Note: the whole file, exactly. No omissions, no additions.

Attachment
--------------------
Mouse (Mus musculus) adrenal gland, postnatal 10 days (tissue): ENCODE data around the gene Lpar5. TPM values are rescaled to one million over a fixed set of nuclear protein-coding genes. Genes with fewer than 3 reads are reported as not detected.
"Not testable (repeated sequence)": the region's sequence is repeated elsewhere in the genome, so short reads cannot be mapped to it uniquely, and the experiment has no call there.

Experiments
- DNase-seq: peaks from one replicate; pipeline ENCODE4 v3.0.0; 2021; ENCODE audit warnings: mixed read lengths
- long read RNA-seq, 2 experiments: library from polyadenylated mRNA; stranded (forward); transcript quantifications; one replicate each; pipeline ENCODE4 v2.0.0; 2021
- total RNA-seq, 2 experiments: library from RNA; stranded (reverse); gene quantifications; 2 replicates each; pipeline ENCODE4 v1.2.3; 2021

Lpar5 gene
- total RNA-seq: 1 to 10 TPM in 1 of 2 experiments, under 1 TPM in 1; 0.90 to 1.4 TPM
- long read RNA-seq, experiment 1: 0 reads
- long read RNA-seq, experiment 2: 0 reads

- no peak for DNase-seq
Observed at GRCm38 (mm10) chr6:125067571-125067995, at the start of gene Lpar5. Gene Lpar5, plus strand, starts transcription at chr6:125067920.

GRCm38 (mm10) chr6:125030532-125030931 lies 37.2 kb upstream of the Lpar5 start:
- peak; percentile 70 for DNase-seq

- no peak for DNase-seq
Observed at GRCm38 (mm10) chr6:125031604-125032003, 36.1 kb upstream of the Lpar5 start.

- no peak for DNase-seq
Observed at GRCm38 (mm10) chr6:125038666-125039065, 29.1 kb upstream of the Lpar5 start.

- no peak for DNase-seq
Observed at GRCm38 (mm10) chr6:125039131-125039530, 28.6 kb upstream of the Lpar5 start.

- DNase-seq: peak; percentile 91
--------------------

Mouse (Mus musculus) adrenal gland, postnatal 10 days (tissue): ENCODE data around the gene Lpar5. TPM values are rescaled to one million over a fixed set of nuclear protein-coding genes. Genes with fewer than 3 reads are reported as not detected.
"Not testable (repeated sequence)": the region's sequence is repeated elsewhere in the genome, so short reads cannot be mapped to it uniquely, and the experiment has no call there.

Experiments
- DNase-seq: peaks from one replicate; pipeline ENCODE4 v3.0.0; 2021; ENCODE audit warnings: mixed read lengths
- long read RNA-seq, 2 experiments: library from polyadenylated mRNA; stranded (forward); transcript quantifications; one replicate each; pipeline ENCODE4 v2.0.0; 2021
- total RNA-seq, 2 experiments: library from RNA; stranded (reverse); gene quantifications; 2 replicates each; pipeline ENCODE4 v1.2.3; 2021

Lpar5 gene
- total RNA-seq: 1 to 10 TPM in 1 of 2 experiments, under 1 TPM in 1; 0.90 to 1.4 TPM
- long read RNA-seq, experiment 1: 0 reads
- long read RNA-seq, experiment 2: 0 reads

- no peak for DNase-seq
Observed at GRCm38 (mm10) chr6:125067571-125067995, at the start of gene Lpar5. Gene Lpar5, plus strand, starts transcription at chr6:125067920.

GRCm38 (mm10) chr6:125030532-125030931 lies 37.2 kb upstream of the Lpar5 start:
- peak; percentile 70 for DNase-seq

- no peak for DNase-seq
Observed at GRCm38 (mm10) chr6:125031604-125032003, 36.1 kb upstream of the Lpar5 start.

- no peak for DNase-seq
Observed at GRCm38 (mm10) chr6:125038666-125039065, 29.1 kb upstream of the Lpar5 start.

- no peak for DNase-seq
Observed at GRCm38 (mm10) chr6:125039131-125039530, 28.6 kb upstream of the Lpar5 start.

- DNase-seq: peak; percentile 91